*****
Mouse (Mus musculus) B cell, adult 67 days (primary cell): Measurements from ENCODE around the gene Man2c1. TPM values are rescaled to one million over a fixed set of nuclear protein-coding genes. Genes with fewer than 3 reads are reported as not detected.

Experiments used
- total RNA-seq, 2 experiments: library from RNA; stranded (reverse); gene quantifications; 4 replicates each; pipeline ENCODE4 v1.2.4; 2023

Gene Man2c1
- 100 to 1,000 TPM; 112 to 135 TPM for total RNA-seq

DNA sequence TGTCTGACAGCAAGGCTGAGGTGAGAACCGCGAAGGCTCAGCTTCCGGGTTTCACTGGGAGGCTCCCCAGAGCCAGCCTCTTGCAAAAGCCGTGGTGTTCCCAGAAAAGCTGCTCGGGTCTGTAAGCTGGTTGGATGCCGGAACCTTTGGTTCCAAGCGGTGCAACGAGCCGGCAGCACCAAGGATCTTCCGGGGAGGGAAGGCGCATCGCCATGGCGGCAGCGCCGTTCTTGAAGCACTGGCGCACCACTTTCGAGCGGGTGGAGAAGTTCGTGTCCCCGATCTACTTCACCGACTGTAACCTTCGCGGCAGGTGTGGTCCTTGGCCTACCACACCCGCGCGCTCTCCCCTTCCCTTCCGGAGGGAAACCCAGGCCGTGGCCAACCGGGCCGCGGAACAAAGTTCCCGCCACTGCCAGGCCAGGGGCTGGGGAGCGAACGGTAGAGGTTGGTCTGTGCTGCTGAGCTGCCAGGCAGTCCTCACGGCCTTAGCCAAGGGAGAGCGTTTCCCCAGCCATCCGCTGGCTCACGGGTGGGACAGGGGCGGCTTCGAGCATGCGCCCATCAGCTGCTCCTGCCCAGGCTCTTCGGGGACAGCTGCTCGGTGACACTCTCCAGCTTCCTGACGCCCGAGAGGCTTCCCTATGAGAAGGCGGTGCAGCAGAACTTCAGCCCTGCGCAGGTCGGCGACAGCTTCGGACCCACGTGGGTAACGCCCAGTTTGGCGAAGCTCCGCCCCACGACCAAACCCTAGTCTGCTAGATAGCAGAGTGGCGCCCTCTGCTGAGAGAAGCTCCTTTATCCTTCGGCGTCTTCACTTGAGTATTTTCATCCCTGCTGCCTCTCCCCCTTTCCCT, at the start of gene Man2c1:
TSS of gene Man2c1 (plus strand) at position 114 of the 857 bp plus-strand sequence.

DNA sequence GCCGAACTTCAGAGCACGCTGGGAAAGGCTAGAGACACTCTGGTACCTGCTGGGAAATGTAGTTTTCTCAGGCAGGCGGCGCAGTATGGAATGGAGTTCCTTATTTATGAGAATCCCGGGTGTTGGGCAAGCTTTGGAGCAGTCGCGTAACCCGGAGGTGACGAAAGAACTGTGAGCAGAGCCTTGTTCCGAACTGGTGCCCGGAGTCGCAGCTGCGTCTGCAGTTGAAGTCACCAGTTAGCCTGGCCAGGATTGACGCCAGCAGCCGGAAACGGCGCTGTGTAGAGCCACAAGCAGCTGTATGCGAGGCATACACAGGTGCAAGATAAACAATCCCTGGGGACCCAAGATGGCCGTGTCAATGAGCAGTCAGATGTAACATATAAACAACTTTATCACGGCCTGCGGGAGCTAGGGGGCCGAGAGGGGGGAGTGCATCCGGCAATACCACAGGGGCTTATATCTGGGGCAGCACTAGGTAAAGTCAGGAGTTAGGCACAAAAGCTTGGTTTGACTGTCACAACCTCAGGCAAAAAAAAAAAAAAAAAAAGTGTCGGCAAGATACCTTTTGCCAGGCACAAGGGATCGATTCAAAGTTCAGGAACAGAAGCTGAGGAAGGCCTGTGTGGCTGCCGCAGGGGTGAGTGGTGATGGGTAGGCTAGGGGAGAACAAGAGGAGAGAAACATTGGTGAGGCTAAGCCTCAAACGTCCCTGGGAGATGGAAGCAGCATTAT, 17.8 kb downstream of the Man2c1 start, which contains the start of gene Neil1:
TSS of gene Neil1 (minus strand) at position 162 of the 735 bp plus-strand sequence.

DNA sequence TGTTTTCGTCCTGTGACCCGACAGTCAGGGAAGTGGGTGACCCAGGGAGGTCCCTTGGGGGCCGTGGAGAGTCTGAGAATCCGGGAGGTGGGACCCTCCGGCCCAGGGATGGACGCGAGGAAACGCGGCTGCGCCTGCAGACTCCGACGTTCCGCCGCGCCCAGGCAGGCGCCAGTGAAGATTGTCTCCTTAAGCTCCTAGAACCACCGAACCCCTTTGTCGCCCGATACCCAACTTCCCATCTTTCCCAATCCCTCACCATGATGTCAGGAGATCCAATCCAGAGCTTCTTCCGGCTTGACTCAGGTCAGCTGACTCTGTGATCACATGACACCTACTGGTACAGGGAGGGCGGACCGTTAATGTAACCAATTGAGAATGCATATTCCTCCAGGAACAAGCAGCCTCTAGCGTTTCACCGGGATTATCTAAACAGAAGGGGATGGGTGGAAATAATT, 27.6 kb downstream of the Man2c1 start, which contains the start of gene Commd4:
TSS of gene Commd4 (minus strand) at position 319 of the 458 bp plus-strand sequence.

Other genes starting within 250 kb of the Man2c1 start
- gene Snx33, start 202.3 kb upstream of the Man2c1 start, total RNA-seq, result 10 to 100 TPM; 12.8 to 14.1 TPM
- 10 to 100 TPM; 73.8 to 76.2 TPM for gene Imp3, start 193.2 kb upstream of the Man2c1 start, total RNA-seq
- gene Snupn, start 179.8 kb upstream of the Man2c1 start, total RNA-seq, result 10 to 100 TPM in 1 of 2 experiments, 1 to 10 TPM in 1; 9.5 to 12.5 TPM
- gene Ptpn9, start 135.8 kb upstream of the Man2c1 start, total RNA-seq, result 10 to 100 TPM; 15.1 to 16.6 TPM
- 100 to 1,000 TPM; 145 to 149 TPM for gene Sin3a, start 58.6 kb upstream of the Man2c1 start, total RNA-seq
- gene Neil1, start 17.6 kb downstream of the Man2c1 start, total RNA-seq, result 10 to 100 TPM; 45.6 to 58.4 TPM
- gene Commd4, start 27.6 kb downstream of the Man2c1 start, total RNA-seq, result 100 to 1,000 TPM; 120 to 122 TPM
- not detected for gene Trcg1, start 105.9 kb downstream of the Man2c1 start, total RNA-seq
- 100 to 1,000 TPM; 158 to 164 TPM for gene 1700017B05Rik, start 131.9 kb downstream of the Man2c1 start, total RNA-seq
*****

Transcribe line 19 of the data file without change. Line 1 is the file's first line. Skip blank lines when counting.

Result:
- gene Commd4, start 27.6 kb downstream of the Man2c1 start, total RNA-seq, result 100 to 1,000 TPM; 120 to 122 TPM